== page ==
The Last Judgement, John Martin 1853
As the spring semester comes to a close in central Indiana the pear trees are in full bloom, the daffodils wake to push up through the cold, wet earth and stretch their sunny mops towards the glory of Heaven. Meanwhile our Introduction to the New Testament course is reading through the Apocalypse of John.
This is a survey course so, sadly, we will take only two weeks to read and review some of the most enigmatic material in the New Testament. As I prepare my students to read the material, I offer some helpful tips in approaching the text and thought I’d share them with you!!
1. “Revelation” is an English translation derived from the Greek Apocalypse of John. It is singular, not “Revelations;" you’re welcome :)
2. The Apocalypse of John is highly symbolic literature and the symbols are multi-valiant, have many layers and usually point to elements in the natural at the time of the writing, harken back to the Hebrew bible and have a cosmic sensibility as well.
3. When reading the Apocalypse, it is most helpful to read from beginning to end so that you get a sense of flow and connection in the text. You will note recapitulation throughout and utter destruction achieved over and over again. How to understand the restatement of the punishment of the wicked and the devastation of creation is an interpretive move.
4. The Apocalypse of John is supposed to scare you to death if you are among the wealthiest 8% of human beings on the planet. Privileged Western Christians should find it very hard to empathize with the martyrs of the earliest centuries. If you have food, a home, insurance, means to justice within your legal system you are not in the same position as the martyrs. Those of us with power in this world are more closely aligned with Rome.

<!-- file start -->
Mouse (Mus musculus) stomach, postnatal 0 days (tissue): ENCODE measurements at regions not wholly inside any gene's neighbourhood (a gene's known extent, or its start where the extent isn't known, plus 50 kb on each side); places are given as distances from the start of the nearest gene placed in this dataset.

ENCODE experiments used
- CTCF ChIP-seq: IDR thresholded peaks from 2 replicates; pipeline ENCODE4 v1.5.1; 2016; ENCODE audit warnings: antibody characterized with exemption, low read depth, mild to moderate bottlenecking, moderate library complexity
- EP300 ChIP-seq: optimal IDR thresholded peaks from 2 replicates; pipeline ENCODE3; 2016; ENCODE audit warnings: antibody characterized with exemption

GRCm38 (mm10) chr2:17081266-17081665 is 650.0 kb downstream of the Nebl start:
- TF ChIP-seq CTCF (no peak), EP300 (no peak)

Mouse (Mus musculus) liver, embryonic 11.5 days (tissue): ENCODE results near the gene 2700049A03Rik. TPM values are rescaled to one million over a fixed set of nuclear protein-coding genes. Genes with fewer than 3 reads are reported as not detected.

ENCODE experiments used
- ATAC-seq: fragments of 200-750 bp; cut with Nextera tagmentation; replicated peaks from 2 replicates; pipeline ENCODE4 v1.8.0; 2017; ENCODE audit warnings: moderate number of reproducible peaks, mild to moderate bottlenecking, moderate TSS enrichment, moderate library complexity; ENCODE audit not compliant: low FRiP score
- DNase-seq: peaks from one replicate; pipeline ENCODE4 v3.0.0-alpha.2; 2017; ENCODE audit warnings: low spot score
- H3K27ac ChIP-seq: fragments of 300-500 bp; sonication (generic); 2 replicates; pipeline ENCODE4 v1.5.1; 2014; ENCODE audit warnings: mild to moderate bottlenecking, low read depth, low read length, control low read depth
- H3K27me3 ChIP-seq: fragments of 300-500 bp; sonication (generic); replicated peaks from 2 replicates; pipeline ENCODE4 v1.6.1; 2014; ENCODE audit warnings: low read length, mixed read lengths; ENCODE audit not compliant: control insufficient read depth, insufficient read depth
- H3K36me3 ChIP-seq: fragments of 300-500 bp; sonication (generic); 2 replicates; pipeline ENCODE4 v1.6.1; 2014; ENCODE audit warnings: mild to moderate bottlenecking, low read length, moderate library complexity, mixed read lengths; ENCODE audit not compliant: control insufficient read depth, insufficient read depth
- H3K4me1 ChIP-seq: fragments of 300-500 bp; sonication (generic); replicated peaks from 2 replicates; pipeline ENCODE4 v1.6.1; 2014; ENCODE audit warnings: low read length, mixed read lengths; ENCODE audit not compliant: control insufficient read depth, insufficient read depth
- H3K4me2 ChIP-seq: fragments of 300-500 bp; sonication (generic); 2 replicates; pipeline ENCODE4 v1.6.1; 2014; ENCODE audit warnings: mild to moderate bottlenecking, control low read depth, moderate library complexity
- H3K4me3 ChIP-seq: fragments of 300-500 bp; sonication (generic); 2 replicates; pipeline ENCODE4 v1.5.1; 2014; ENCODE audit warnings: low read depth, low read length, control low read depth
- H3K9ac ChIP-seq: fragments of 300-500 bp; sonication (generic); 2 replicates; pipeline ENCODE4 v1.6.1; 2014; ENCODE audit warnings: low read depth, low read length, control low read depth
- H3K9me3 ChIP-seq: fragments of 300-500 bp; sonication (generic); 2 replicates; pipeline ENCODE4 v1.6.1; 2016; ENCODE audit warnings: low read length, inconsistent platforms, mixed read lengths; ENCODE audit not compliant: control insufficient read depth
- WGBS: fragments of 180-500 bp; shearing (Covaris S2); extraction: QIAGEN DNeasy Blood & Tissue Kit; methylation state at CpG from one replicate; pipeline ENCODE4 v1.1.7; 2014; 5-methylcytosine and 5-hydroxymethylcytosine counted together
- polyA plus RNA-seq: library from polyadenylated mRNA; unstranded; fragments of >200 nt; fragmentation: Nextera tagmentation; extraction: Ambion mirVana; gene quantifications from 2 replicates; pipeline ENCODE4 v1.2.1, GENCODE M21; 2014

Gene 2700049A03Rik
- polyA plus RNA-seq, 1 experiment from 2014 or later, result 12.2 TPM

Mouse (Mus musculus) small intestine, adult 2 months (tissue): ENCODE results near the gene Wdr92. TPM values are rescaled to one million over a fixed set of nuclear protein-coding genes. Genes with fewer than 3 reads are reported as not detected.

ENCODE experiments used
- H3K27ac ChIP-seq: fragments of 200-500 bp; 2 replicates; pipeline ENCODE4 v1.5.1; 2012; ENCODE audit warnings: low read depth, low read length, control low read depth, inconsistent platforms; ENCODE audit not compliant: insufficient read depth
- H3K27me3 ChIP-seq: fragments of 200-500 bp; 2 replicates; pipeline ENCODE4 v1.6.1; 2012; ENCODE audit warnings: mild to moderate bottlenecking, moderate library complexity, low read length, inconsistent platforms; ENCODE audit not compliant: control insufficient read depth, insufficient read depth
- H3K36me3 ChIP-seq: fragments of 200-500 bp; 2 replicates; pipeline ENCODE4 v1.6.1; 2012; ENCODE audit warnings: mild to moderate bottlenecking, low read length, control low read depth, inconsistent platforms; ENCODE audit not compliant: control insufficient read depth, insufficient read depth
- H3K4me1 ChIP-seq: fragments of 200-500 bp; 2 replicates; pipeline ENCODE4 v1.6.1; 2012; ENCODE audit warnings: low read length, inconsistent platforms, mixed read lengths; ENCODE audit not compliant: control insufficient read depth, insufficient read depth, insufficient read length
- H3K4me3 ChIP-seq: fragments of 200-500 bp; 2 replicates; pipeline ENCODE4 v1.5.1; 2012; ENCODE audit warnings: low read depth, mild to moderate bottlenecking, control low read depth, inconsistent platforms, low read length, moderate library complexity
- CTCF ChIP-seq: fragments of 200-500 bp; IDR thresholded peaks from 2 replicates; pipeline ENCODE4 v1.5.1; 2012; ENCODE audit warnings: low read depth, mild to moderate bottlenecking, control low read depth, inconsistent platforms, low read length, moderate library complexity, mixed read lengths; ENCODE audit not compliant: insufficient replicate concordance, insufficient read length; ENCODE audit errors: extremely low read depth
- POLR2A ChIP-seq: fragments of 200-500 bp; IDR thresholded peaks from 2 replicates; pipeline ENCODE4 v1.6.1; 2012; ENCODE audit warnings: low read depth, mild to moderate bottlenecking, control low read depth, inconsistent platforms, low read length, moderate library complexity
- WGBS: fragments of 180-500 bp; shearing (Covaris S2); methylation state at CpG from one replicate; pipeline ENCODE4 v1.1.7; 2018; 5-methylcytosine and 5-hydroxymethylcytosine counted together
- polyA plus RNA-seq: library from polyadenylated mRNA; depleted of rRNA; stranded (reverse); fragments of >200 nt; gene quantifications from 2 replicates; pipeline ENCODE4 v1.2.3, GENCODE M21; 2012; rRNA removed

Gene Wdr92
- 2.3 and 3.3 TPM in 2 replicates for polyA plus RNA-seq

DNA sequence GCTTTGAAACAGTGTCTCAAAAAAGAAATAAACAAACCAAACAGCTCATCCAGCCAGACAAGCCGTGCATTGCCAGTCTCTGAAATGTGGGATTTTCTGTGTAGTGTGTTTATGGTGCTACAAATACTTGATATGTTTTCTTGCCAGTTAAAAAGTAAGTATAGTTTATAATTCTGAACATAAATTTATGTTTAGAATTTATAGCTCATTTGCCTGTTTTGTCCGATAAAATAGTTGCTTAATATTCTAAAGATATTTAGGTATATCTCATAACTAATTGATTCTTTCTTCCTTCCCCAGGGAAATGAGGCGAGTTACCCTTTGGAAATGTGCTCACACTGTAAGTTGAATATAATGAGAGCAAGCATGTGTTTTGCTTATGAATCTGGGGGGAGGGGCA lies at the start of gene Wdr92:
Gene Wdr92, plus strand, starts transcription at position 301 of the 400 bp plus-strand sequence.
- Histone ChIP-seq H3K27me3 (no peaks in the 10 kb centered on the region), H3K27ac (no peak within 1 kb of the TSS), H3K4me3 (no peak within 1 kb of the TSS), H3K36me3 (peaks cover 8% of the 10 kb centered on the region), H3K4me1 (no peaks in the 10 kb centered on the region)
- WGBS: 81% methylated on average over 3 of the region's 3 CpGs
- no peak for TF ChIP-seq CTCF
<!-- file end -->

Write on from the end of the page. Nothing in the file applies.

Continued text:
5. Apocalyptic literature is a genre that emerges in the 2nd century BCE and together with Wisdom literature will be the dominant themes understood and embraced by the New Testament authors. Apocalyptic literature reflects a way of reading life in the ancient world, from a position of powerlessness the followers of Jesus seek justice and meaning and hope in the world to come, the great and final triumph of good over evil.
6. The Apocalypse of John is not a formula or a code to break, it is literature written in the late first century depicting a vision into another realm; it is not future or past it is--John is seeing into the heavenly realm just as Ezekiel and Isaiah had before him. John writes, “And I saw…”
7. The anti Christ is not mentioned in Revelation, rather is found in I and II John. While we want to avoid over domesticating this text, John names some of his monsters, thus the 666 is a Hebrew number structure that corresponds to the alphabet and spells Nero.
8. The date of writing of the Apocalypse is debated but most scholars place it in the late first century 90-100 A.D., thus during the reign of Emperor Domitian who was widely acclaimed as the Second Nero.
9. The major movements in the text are determined by the visions as described by John using the literary device εν πνευματι. We are told that John is on the island of Patmos in the Spirit on the Lord’s day (1.9,10); he is invited to come up to the throne room in Heaven where he reports he is in the Spirit (4.1,2); he is carried away in the Spirit into the wilderness (17.3) and finally, is carried away in the Spirit to a great mountain (21.10).
10. In many ways, this text, though polyvalent and multilayered, prophetic and apocalyptic contains a consistent motif that maintains throughout Scripture; the justice of God is displayed and judgment is accompanied by salvation.